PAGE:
What the "Umbrella Academy" Taught Me About My Abusive Family

Umbrella Academy, the superhero television series with twist, explores the different ways victims of childhood abuse cope. Quickly, I realized how deeply I resonated with the characters. I often go back and forth on whether or not I consider my childhood abusive because what I endured wasn’t physical. Sometimes, it almost feels almost wrong to use this label. As I’ve gotten older, I’ve begun to feel more valid in my feelings and accept that I was emotionally abused. Here is what some of the main character helped me understand about how childhood abuse affects people:

 

Number One (Luther)

Luther, despite the years of severe abuse, still aligns himself with his father. Even later in the series, after a heartbreaking discovery, feels the need to defend his father’s lasting legacy and wishes. I had a similar experience as Luther. When you’re abused by someone who loves you, especially a parent, the bond created is a very unique one. Despite the pain they continually cause you, you love them. Just like Luther, I’ve found myself aligning with my parents and defending them even. Because of the love I have for my parents, even today, I still question if I’m allowed to identify as a victim of abuse.

 

Number Two (Diego)  

I, personally, resonated with Diego, as the emotion he defaults to consistently is anger. Diego has a short fuse, and that’s how he deals with everything and I really do mean everything. An environment of abuse creates angry kids because you’re angry about what happened and because anger is an simple emotion to feel and process. As I’ve grown and gone through years of therapy, I’ve learned how to feel other emotions, but it often is still the first one that comes up for me. Anger is straightforward, and I’m frankly mad about so many things that have happened to me.,

Number Three (Alison)

Alison has the ability to manipulate anyone into doing her will by stating “I heard a rumor that.”  I definitely feel shameful admitting I resonate with this one. I’ve manipulated many people over the years, and it’s harmed many friendships and familial relationships. Kids are smarter than we often give them credit for, and manipulation is a tactic they learn as a defense mechanism. I watched how my parents operated, internalized it and used it. Now that I’m older, I’m learning how to openly communicate and get what I want without having to manipulate situations. It turns out that people are usually willing to give you what you need if you just ask.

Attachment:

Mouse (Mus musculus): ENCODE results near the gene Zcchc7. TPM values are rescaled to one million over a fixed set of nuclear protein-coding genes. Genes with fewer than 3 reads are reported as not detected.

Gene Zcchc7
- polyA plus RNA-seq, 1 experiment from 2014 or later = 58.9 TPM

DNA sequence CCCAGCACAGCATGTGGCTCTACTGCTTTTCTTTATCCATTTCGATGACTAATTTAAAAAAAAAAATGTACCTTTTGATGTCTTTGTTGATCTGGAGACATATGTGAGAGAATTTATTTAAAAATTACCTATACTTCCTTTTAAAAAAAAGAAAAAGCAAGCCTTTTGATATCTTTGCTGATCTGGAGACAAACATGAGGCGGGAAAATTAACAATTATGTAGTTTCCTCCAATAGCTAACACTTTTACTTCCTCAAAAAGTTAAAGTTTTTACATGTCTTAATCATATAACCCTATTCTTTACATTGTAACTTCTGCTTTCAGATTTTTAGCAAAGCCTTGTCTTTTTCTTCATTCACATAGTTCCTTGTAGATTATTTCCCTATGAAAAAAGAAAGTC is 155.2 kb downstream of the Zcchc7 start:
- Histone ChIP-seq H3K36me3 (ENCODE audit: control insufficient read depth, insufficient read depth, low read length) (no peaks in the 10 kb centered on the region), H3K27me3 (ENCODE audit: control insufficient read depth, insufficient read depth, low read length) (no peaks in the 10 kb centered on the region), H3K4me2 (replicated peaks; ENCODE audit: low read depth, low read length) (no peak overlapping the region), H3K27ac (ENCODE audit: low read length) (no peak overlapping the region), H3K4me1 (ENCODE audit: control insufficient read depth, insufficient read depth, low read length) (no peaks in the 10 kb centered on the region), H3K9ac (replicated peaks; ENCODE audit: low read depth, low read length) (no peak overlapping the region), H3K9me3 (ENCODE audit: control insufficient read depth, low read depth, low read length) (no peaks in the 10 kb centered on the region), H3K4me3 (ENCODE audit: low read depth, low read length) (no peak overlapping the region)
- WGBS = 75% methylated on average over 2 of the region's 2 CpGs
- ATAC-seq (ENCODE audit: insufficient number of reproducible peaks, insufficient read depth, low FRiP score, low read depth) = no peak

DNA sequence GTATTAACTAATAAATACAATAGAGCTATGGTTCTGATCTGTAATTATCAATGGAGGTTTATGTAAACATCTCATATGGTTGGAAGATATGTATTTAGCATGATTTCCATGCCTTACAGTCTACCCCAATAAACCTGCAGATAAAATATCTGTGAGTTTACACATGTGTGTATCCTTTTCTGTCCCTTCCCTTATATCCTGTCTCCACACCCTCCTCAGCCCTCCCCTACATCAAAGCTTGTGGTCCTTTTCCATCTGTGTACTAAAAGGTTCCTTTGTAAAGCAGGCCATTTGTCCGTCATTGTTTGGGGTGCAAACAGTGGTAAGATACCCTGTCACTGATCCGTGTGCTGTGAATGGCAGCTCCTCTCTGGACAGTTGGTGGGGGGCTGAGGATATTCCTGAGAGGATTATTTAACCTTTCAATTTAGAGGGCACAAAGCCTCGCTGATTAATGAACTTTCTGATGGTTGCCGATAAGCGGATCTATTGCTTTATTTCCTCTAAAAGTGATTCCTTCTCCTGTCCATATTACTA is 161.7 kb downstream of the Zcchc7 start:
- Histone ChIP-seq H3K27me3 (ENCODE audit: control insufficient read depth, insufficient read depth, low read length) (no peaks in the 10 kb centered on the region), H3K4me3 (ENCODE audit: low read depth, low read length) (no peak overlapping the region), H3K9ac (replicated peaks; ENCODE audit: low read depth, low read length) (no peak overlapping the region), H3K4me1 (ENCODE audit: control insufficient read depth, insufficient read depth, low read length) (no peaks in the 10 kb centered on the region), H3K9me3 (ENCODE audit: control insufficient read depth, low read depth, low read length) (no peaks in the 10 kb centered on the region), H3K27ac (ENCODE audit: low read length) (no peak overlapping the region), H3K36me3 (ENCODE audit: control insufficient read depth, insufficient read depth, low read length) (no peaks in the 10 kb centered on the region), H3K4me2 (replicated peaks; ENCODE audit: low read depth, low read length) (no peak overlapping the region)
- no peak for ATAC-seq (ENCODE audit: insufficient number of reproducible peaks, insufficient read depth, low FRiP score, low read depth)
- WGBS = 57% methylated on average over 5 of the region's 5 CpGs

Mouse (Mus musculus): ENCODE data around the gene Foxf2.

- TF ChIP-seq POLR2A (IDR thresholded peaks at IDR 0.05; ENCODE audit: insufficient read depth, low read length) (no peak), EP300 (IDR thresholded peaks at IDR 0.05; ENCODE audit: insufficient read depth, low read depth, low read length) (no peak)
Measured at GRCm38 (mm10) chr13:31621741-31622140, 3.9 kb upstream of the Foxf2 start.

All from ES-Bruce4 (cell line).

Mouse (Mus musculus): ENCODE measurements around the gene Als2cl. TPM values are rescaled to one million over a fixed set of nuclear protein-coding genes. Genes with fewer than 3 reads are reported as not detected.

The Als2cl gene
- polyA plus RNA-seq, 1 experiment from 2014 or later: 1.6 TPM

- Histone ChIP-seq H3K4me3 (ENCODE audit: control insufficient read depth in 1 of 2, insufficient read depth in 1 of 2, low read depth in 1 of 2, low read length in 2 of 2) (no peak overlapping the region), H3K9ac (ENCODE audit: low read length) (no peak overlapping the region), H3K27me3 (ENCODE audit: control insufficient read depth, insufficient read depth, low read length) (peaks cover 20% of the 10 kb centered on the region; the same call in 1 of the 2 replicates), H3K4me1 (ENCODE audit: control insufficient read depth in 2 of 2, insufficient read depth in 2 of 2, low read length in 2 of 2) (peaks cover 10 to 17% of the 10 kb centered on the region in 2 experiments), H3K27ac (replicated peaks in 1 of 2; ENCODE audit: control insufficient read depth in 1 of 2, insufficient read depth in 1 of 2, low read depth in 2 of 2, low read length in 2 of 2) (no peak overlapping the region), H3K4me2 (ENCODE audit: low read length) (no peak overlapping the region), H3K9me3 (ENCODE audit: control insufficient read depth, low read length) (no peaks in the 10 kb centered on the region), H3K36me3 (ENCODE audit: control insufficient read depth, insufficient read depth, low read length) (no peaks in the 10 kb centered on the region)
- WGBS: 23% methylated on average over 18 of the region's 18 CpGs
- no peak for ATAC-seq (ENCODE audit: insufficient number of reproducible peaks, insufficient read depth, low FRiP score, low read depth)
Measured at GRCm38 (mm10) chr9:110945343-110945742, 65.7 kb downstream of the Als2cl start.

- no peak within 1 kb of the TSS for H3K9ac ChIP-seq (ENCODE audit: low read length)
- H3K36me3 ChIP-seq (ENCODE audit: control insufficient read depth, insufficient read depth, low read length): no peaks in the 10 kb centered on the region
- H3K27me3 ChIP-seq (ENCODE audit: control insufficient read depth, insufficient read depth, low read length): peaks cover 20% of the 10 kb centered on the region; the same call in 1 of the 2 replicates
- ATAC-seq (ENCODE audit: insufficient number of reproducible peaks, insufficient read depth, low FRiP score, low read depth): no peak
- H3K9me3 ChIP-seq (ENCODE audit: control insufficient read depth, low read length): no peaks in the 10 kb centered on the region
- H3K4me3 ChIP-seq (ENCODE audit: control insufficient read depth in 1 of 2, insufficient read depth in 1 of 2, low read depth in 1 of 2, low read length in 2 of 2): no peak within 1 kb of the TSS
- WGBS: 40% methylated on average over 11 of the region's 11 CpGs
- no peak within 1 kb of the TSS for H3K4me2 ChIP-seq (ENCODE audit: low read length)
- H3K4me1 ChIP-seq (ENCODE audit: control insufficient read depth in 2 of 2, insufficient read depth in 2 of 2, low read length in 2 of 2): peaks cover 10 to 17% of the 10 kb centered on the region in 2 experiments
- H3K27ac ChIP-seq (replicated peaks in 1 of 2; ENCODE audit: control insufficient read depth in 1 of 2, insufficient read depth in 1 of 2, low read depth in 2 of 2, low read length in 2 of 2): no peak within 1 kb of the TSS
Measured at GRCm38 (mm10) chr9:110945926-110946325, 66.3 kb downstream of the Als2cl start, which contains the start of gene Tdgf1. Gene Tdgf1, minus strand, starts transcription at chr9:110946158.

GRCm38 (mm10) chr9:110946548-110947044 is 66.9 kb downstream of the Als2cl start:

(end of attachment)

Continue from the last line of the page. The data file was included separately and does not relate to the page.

Number Four (Klaus) 

Klaus is the drug addicted brother of the family who reminded how good it can feel to practice avoidance. Feelings are hard to feel, especially when those feelings aren't anger or happy (when you're lucky). I spent my sophomore year of college is a haze of weed and alcoho,  because I couldn't deal with everything I'd gone through up until then. If you don't feel it, it's not real. Or at least it's not real right now. Just like Klaus, eventually I had to face what I'd been avoiding, I just wasted time unhappy and drug addicted. Klaus helped me realize that it's not necessarily my fault as we are products of our own enviroments. 

 

Number Seven (Vanya)

Vanya, by a landslide, was my favorite character of the series. She was the family black sheep, a role I’m all too familiar with. Treated differently by her father leading to her being treated differently by her siblings. It’s a devastating feeling as a child and leads to an adolescence and adulthood of feeling as if something is “wrong” with you. As I watched the flashbacks, it became apparent that in the "Umbrella Academy", their father’s love was a resource that each of the siblings had to compete for, and Vanya was basically taken out of the race. That was the way I felt for so much of my childhood, and even now in my adulthood, and it damaged my relationships with my siblings. We were no longer teammates but competitors, and we were fighting for something more valuable than any cash prize could ever be. Just like Vanya, I love my siblings but its complicated. They hurt me and continue to hurt me in this competition for our parent’s love. Vanya was outcast by her family because she lacked power, very comparable to how my family treated my queerness. They highlighted and hated my difference, and I was punished for it.

 

Abusive environments are hard to grow up in. It’s hard to leave that bubble and try and navigate a world so different from you thought it would be. I’ve had to teach myself through trial and many error how best to function in the world. I’m still learning today, and I hope one day I’ll be able to grasp it. I’m grateful to the Umbrella Academy for reminding me that I am not alone in my experience.

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